“I have long maintained that the child psychiatrist is one of the most dangerous enemies, not only of children, but also of adults who care for the two most precious and most vulnerable things in life – children and liberty.” Dr Thomas Szasz, Professor of Psychiatry Emeritus
The purpose of the Fight for Kids campaign is to safeguard and protect the rights of children for future generations to come, and to ensure parents are given the right to make a fully informed choice, enabling them to give fully informed consent regarding the needs of their children.
Parents are not always informed about all the potential risks when they agree to a psychiatric diagnosis for their child, such as Attention Deficit Hyperactivity Disorder (ADHD).
They remain uninformed that such a diagnosis is not based on sound medical science, that there are no tests to determine a ‘chemical imbalance’ of the brain, or that the drugs prescribed to children can cause serious effects to the growing central nervous system leading to serious consequences, including suicide and death.
Today, more than 20 million children worldwide have been prescribed psychiatric drugs that can be so dangerous that drug regulatory agencies in the UK and around the world have issued warnings linking the drugs with strokes, heart attacks, aggression, suicide and death.
In England alone, over £52 million was spent on psychiatric drugs for ‘hyperactive’ children in 2012. Stimulants such as Ritalin, Concerta and Adderall, are the most commonly prescribed drugs for so-called ADHD.
In 2007, the UK drug regulator, the Medicines and Healthcare Products Regulatory Agency (MHRA), reported 11 deaths linked to Ritalin, an amphetamine-like drug pharmacologically similar to cocaine.
Since 1999, the United States has reported 51 deaths among children and adults that were linked to the drug.
In 2003, Britain led the way when it warned doctors not to prescribe antidepressants drugs to children under 18-years because the drugs could cause suicidal tendencies. Subsequently, Australia, Canada and other European drug regulatory agencies followed suit.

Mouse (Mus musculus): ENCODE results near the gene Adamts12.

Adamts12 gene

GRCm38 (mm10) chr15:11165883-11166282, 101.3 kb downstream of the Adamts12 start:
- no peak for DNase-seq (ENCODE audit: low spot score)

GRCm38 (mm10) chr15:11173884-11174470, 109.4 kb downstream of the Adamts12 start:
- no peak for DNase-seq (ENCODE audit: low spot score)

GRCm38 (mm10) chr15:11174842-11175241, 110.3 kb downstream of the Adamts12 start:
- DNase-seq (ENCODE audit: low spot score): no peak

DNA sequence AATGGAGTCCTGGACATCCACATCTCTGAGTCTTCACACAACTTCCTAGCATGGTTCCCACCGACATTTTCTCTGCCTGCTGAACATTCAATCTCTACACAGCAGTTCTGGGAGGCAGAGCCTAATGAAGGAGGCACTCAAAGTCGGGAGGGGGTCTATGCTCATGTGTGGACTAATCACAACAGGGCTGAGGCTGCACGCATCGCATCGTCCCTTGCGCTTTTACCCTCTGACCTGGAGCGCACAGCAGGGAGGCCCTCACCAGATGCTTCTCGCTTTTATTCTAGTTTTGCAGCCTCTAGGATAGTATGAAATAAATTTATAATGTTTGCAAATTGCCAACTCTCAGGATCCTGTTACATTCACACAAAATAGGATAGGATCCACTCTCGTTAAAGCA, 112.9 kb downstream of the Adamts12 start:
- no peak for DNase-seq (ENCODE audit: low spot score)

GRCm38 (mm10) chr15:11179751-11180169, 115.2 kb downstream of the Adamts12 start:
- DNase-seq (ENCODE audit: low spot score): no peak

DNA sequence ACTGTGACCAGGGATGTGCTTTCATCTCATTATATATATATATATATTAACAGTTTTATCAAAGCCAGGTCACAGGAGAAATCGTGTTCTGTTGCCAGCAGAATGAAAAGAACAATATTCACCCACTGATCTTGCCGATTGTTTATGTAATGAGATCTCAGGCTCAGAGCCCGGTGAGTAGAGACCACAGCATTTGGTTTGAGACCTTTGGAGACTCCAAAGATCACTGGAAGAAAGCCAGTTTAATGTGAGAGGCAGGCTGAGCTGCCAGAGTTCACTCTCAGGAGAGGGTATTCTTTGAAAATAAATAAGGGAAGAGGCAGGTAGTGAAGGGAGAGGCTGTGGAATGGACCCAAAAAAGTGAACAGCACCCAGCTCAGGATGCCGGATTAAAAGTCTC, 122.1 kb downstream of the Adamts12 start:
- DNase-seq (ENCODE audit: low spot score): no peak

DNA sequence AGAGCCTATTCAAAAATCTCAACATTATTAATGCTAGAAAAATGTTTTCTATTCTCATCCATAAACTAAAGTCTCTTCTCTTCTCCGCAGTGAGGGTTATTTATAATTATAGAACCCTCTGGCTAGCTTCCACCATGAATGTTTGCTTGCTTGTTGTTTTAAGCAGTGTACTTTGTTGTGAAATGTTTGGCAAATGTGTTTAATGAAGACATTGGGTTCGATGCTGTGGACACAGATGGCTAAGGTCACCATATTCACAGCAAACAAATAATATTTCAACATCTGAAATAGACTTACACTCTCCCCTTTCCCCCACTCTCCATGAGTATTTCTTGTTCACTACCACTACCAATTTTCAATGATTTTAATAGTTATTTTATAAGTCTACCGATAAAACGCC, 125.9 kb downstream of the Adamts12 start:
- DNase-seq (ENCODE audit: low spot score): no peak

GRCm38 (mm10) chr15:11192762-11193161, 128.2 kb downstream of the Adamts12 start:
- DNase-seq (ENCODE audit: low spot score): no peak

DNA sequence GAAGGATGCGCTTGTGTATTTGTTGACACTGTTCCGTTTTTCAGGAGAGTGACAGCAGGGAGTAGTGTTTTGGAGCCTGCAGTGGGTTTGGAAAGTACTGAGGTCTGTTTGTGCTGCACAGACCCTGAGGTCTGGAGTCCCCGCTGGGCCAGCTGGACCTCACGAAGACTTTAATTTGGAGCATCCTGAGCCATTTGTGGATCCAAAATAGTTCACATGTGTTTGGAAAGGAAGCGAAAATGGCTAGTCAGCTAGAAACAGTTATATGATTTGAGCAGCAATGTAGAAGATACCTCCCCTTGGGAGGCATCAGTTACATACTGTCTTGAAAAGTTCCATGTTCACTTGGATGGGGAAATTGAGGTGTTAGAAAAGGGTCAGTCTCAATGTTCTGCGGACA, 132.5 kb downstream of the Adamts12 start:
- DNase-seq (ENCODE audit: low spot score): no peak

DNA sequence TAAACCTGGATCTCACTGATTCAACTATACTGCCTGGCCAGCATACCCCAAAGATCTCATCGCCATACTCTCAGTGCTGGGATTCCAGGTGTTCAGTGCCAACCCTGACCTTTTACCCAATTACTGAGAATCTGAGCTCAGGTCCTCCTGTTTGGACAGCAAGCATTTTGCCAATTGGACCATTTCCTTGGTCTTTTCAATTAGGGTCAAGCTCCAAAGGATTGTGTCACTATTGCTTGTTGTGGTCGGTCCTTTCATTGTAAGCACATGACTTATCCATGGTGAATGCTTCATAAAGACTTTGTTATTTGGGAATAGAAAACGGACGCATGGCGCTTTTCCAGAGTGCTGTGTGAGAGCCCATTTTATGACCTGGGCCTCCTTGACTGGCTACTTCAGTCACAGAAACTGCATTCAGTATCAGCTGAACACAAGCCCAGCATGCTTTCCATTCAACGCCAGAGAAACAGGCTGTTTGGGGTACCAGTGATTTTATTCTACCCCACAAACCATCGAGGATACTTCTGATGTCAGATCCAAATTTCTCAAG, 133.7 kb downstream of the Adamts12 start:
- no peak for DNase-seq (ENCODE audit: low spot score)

In September 2005, the United Nations Committee on the Rights of the Child issued a warning against falsely labelling youth with ADHD and administering powerful stimulants. It expressed concern that ADHD and Attention Deficit Disorder (ADD) were being misdiagnosed and stimulant drugs were being over prescribed.
On 6 November 2006, the MHRA announced it was updating the product information sheet for Methylphenidate (Ritalin) to “advise about serious cardiovascular adverse effects” and to recommend that Methylphenidate should not be used in children or adolescents with known serious structural cardiac abnormalities.
Today there is a global movement made up of parents, grandparents, families and groups warning that psychiatric drugs are dangerous and should never be prescribed to children.
It is important to report any instance of a child who has been harmed by psychiatric drugs or psychiatric treatments. Without the courageous help of parents, families and friends who have spoken out against this child abuse, CCHR would not have been able to accomplish the many great reforms that are now in place today.